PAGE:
President Jorge Sampaio has begun moves to dissolve parliament and call an election after concluding that his Prime Minister, Pedro Santana Lopes, is not up to the job. A spokesman for the President said that Sampaio believes Santana Lopes lacks “the indispensable political conditions to continue to mobilise Portugal… in a coherent, rigorous and stable fashion”, in other words, to lead the country.
“The President has informed me of his decision to start the steps leading to a dissolution of parliament,” Santana Lopes said after a short meeting with Sampaio. He went on to comment that, as far as he was concerned, there were “no reasons for this dissolution” as his coalition holds a majority in parliament.
The next election had been scheduled for 2006, but political analysts say that Sampaio has been forced to intervene following a catalogue of incidents. These include budgetary problems, a downgrading of the country’s economic outlook from the Standard and Poor credit rating agency, accusations of the From page 1
government meddling with the media and the party’s undeniable unpopularity with both businesses and the public. A recent Catholic University poll showed that 55 per cent of those questioned thought the government’s performance has been ‘bad’ or ‘very bad’.
A brief and difficult tenure
The President’s spokesman said that Sampaio has acted for ‘global reasons’, but many political commentators believe he finally called in his Prime Minister after the resignation of Sports Minister, Henrique Chaves. He was in office for just four days before he quit, citing a “serious inversion of loyalty and truth” by his leader.
Santana Lopes’ tenure has been almost as brief. He took over as Prime Minister in July, when his predecessor, José Durão Barroso, became head of the European Commission. Opposition party leaders called for an election at the time, claiming that Santana Lopes had not been democratically appointed, but President Sampaio allowed the 48-year-old former Lisbon mayor to take over without a vote. He did, however, warn the new Prime Minister that he must maintain stability in such areas as foreign affairs and finances.
Since then, Santana Lopes’ Social Democratic Party (PSD) has ranked poorly in opinion polls, trailing behind main opposition party, the Socialists (PS), led by José Socrates. In the latest poll Socrates was backed by almost 50 per cent of voters compared with 32.4 per cent for Santana Lopes.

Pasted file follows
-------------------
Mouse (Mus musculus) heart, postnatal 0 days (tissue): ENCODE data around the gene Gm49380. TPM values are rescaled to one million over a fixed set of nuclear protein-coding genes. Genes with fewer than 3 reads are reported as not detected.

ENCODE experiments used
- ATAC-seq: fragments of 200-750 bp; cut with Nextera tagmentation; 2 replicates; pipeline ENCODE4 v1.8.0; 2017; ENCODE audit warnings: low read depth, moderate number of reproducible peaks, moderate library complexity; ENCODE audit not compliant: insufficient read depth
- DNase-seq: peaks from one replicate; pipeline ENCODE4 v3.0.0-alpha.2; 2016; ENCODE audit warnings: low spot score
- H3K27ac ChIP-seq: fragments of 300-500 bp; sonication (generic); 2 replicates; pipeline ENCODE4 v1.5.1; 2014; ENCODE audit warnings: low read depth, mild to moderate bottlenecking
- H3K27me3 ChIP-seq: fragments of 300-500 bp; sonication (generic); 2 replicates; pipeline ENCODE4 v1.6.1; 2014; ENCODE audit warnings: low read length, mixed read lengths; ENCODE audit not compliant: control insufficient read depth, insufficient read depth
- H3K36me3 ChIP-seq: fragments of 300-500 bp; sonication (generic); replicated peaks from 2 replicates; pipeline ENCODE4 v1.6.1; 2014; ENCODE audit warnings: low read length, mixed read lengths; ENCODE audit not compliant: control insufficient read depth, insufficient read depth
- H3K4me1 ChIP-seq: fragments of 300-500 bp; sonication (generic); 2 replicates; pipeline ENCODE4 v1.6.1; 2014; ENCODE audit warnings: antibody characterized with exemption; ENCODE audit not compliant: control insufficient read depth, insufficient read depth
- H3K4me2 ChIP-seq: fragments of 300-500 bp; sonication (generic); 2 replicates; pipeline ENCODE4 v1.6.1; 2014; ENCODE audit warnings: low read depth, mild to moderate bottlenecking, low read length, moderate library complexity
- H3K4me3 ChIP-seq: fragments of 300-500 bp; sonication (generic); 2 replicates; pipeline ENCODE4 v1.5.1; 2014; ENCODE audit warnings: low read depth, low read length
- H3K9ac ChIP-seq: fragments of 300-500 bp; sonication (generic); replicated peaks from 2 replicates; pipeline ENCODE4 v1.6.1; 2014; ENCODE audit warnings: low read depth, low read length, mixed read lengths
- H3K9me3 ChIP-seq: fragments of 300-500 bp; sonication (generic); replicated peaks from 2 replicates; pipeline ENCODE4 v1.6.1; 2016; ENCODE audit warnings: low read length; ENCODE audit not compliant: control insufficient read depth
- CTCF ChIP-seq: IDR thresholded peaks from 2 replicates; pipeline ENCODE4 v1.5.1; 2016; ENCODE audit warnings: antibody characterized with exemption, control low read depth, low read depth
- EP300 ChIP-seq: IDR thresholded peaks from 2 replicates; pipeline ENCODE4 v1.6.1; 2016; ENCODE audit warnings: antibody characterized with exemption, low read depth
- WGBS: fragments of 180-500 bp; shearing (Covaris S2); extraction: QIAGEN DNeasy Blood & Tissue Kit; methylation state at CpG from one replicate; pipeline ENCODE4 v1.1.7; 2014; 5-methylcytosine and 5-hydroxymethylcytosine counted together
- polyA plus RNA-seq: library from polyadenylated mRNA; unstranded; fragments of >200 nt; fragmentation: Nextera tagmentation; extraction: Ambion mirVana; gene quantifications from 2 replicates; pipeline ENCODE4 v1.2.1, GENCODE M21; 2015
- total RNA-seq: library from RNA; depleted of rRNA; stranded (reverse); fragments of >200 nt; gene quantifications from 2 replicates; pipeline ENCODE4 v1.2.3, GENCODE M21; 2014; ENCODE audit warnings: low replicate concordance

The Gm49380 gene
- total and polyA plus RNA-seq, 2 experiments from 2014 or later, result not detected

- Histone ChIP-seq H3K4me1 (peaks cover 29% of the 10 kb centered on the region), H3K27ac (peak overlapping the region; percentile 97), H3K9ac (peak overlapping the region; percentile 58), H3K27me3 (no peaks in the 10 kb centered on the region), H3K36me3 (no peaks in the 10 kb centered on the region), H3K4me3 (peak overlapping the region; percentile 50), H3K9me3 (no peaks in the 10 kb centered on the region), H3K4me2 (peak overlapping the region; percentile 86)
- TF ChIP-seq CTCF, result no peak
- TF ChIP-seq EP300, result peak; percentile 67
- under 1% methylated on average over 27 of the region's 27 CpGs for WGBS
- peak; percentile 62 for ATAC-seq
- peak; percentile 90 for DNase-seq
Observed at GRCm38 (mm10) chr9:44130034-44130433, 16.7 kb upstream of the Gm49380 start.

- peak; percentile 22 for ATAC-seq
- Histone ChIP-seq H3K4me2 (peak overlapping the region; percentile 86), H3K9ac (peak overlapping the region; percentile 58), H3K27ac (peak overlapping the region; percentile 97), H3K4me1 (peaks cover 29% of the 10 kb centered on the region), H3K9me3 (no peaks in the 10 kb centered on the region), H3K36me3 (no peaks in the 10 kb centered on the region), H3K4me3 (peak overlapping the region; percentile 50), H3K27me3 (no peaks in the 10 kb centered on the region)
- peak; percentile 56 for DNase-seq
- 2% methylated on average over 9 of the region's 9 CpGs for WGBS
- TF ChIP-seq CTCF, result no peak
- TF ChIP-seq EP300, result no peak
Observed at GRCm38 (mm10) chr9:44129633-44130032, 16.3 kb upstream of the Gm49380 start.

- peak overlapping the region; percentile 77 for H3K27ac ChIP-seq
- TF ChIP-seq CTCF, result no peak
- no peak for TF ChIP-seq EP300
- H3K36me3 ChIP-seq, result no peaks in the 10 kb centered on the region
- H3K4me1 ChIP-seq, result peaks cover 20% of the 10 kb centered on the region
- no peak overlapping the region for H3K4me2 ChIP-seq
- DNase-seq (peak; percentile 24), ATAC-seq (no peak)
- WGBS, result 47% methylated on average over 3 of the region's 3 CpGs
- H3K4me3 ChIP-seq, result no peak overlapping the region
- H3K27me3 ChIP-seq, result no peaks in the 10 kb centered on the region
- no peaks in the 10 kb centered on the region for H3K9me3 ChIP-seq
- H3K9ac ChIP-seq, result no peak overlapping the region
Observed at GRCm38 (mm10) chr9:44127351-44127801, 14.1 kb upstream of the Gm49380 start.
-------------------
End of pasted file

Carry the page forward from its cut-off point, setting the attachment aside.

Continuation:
Speaking to the Portuguese media, former Prime Minster and current EU head, Durão Barroso, refused to comment on his successor’s plight, saying only: “I have nothing to say. I am not going to comment on internal politics.” But Marques Guedes from the PSD, said: “The resignation of one minister has caused the dissolution of parliament – this can only create instability.” Opposition PS leader, José Socrates, simply suggested that Santana Lopes “was not up to the job”, and his colleague, Carlos César, agreed, claiming, “Santana was neither prepared or able to secure internal stability.”
Who will win power next?
The Social Democrats and its coalition allies, the Popular Party, currently hold the majority in parliament, with 119 out of 230 seats. However, it seems likely that the PSD/ PP alliance will be dissolved this week and analysts believe the party will struggle to appoint a credible alternative leader by February, as Santana Lopes has only just been officially confirmed as party leader.
Although he has proved a hit with the public, Opposition leader, José Socrates, only took control of his party two months ago and is still in the process of pulling together its policies.
Sampaio, whose constitutional powers include dissolving parliament and naming a prime minister, was due to spend this week meeting party leaders and the Council of State to discuss the situation – part of the required procedure to dissolve parliament and call an election.